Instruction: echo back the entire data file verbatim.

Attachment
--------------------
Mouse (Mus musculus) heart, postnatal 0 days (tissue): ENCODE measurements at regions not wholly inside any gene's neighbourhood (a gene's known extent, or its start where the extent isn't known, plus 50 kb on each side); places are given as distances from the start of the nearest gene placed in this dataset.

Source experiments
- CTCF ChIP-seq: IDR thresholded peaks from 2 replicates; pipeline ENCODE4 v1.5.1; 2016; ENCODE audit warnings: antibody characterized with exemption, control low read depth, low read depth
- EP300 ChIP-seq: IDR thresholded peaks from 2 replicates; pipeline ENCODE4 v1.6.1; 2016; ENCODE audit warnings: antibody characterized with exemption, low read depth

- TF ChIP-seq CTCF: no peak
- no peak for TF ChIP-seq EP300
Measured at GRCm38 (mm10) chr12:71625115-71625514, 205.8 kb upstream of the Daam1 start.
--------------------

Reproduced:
Mouse (Mus musculus) heart, postnatal 0 days (tissue): ENCODE measurements at regions not wholly inside any gene's neighbourhood (a gene's known extent, or its start where the extent isn't known, plus 50 kb on each side); places are given as distances from the start of the nearest gene placed in this dataset.

Source experiments
- CTCF ChIP-seq: IDR thresholded peaks from 2 replicates; pipeline ENCODE4 v1.5.1; 2016; ENCODE audit warnings: antibody characterized with exemption, control low read depth, low read depth
- EP300 ChIP-seq: IDR thresholded peaks from 2 replicates; pipeline ENCODE4 v1.6.1; 2016; ENCODE audit warnings: antibody characterized with exemption, low read depth

- TF ChIP-seq CTCF: no peak
- no peak for TF ChIP-seq EP300
Measured at GRCm38 (mm10) chr12:71625115-71625514, 205.8 kb upstream of the Daam1 start.